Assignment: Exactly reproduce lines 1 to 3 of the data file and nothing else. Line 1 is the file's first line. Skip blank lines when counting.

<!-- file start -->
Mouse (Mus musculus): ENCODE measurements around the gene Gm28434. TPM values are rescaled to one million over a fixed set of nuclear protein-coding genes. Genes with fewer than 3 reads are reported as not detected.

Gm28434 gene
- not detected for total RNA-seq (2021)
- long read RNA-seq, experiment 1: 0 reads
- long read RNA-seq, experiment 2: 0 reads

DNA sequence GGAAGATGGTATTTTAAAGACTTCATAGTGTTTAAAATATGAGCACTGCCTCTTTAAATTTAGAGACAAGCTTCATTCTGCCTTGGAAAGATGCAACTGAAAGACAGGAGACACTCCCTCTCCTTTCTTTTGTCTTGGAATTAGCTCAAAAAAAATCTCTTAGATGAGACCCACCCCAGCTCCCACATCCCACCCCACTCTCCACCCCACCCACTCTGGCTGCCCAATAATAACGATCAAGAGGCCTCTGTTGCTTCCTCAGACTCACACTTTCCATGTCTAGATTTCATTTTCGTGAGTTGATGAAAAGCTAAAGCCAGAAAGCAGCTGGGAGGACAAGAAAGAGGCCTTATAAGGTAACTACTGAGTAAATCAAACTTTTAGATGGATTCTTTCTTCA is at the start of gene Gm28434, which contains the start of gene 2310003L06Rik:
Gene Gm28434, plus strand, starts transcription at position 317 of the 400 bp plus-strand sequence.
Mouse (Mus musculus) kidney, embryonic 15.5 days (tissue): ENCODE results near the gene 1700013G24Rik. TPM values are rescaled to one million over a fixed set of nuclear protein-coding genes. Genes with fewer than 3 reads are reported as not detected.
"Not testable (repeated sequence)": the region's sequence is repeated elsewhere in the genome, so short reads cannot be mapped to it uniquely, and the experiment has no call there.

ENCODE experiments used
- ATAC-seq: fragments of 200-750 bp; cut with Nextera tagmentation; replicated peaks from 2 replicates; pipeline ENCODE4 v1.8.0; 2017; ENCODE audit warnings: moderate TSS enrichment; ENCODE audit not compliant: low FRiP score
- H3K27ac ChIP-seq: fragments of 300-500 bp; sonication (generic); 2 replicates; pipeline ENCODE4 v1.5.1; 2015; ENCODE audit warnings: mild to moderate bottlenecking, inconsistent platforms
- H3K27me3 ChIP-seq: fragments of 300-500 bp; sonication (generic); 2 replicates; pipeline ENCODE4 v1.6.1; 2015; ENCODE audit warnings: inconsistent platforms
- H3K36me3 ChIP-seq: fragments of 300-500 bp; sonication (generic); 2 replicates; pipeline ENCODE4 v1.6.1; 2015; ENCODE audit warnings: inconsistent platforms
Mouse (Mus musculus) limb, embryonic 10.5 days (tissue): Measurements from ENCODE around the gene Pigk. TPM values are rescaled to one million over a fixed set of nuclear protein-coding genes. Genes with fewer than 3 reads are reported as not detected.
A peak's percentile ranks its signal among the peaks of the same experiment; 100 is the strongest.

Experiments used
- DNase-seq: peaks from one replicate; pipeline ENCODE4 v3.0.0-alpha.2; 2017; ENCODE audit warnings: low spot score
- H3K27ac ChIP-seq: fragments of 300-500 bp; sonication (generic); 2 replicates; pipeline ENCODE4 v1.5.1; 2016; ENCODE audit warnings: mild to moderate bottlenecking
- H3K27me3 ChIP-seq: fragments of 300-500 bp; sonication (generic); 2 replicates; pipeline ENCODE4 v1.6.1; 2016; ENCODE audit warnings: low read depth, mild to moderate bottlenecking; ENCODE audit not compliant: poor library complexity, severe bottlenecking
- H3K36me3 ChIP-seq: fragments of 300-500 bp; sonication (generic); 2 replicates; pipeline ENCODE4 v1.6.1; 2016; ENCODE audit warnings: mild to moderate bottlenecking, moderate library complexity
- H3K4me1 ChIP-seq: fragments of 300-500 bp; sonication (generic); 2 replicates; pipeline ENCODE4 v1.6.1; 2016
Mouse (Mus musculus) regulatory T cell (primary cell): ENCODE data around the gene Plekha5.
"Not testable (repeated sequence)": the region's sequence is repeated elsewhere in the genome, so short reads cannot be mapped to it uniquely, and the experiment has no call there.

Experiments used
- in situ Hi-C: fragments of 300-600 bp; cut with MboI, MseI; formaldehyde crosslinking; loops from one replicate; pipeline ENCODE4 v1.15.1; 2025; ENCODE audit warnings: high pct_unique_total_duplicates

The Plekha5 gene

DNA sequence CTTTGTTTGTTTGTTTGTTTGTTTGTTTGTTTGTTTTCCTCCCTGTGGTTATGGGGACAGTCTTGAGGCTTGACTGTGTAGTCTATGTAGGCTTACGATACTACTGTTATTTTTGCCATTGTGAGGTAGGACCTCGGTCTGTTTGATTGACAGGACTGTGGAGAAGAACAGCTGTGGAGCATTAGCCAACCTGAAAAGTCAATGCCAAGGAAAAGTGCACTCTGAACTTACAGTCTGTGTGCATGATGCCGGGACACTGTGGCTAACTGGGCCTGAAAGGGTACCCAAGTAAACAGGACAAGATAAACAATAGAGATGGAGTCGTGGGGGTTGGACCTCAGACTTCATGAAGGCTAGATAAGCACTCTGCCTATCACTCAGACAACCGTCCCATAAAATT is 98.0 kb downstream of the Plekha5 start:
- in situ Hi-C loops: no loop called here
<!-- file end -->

Mouse (Mus musculus): ENCODE measurements around the gene Gm28434. TPM values are rescaled to one million over a fixed set of nuclear protein-coding genes. Genes with fewer than 3 reads are reported as not detected.

Gm28434 gene
- not detected for total RNA-seq (2021)